Sally Field also turns in a genuine performance as Lilah, a typical housewife and mother who desperately wishes to pursue her dream of becoming a standup comedian. The beauty of Field's performance is her restraint. Field could have easily depicted Lilah as a carefree comedian one moment and a loving mother the next. Instead, she grounds her character realistically, never allowing the audience to forget her roots as a caring mother and housewife while performing on stage.

Unfortunately, many flaws prevent Punchline from achieving masterpiece status. Aside from Steven and Lilah, every other comedian is given so little screen time, they are barely noticed by the audience. This is especially disappointing during the last talent show, which proves to be the film's biggest fault. Steven's final standup act is not only offensive and acrimonious, it is simply not very funny. Several of these problems can be attributed to the way in which many of the standup performances have been edited. It as if director David Seltzer wanted to hurry through to the next scene without focusing on the important moment at hand. This quick editing does not allow the jokes to breathe, and as a result, few of the jokes truly connect with the audience. I would have certainly welcomed a longer film if it had meant I would have been given more insight into each comedian's personality.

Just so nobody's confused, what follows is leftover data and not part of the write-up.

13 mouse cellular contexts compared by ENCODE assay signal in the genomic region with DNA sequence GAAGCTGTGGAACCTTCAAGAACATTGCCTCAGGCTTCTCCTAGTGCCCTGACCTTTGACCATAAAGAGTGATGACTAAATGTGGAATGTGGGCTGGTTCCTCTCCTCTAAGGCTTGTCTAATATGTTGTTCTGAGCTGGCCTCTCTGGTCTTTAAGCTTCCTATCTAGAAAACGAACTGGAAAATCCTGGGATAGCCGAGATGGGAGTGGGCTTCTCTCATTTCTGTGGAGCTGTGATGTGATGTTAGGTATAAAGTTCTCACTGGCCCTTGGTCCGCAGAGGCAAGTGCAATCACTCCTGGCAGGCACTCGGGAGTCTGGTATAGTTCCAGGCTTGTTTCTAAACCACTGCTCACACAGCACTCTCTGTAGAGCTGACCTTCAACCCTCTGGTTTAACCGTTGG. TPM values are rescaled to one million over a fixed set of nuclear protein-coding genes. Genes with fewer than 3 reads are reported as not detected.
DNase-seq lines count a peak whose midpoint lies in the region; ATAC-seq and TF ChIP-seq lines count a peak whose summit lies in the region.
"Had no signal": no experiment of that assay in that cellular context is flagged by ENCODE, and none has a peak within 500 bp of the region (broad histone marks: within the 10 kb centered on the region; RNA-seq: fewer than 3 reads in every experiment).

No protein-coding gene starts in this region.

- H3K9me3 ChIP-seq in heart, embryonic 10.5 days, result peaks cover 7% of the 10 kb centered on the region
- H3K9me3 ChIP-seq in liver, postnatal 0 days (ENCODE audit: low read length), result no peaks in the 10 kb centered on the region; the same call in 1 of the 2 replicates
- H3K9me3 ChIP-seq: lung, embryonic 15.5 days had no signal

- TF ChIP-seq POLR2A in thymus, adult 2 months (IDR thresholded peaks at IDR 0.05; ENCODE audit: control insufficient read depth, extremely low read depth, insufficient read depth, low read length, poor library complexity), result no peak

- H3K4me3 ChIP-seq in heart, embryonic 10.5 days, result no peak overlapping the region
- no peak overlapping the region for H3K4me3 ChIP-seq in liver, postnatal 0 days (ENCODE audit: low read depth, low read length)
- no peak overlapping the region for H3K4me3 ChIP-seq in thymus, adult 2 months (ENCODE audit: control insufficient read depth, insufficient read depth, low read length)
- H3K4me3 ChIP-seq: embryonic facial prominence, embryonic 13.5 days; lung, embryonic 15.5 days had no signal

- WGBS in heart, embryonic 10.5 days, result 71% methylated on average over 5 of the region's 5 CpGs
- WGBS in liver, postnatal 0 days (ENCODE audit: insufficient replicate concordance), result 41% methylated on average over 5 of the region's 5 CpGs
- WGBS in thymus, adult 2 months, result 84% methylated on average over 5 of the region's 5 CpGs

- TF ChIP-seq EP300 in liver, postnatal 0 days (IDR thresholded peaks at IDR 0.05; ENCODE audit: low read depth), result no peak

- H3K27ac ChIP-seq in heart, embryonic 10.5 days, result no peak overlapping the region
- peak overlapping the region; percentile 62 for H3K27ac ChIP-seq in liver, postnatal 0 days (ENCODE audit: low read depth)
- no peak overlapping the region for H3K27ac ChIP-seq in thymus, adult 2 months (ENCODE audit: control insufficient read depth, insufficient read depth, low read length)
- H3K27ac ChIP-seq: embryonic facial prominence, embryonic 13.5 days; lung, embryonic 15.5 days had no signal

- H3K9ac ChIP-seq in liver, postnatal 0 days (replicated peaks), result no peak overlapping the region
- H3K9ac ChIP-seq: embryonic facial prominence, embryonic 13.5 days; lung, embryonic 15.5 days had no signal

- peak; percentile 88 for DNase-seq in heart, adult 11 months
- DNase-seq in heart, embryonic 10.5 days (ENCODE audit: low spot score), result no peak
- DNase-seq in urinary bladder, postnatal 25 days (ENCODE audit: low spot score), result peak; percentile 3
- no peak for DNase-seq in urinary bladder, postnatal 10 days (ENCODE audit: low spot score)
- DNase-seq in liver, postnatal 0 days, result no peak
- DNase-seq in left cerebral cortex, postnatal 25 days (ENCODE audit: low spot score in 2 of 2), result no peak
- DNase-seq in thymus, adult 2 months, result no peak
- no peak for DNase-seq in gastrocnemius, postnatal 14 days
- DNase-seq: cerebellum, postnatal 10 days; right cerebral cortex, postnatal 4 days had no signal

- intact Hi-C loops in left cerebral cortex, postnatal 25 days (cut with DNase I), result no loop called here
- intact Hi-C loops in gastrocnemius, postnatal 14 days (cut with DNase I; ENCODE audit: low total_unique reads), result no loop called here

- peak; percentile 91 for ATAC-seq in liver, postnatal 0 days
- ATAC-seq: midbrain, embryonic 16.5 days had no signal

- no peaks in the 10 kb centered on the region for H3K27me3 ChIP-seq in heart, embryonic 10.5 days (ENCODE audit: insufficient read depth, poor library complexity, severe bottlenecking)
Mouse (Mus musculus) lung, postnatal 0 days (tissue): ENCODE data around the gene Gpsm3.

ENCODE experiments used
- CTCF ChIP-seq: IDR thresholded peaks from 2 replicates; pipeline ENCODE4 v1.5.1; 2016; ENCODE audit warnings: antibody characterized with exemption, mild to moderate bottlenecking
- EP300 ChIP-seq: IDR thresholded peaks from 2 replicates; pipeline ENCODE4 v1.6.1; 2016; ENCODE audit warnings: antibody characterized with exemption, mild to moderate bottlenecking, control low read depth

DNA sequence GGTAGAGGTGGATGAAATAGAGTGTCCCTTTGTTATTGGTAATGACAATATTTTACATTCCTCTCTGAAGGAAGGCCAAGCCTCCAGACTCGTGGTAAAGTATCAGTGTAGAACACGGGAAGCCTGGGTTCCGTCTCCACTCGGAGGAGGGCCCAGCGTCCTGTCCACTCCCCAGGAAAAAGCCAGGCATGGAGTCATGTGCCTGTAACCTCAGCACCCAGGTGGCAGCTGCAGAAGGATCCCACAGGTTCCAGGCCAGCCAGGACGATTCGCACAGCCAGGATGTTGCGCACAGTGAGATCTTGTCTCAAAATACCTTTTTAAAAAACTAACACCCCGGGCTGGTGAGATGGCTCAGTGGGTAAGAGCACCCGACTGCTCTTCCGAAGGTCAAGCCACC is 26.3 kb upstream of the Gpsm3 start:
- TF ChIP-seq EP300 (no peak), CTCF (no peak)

Even though Punchline is deeply flawed, it successfully drives its message home and provides compelling entertainment. The filmmakers have admirably captured the grit and sorrow of the entertainment world without hitting the audience over the head with overt melodrama. Punchline emphasizes the depressing rather than comedic side of standup comedy, yet the film still manages to deliver plenty of hearty laughs. Thanks to honest performances and an intelligent screenplay, Punchline is a gripping look at the serious side of comedy.

Rating for Style: B+
Rating for Substance: B+


Image Transfer

Aspect Ratio1.85:1 - Widescreen1.33:1 - Full Frame
Original Aspect Ratioyesno

Image Transfer Review: 1988 seems like it was just yesterday, which is perhaps why I was expecting a bit more from the 1.85:1 anamorphic image transfer. Overall, the print is very dusky and grainy. Colors often appear muted and off balance in the interior shots, while outdoor scenes appear more natural. Black level is solid, but uneven contrast plagues dimly lit scenes, resulting in muddy shadow delineation. Several scenes carry an abundance of film artifacts, but distracting video noise is fortunately kept to a minimum. Even though the picture looks dated, I must take into consideration that 1988 was in fact 14 years ago. For a film of this age, the image transfer is quite good.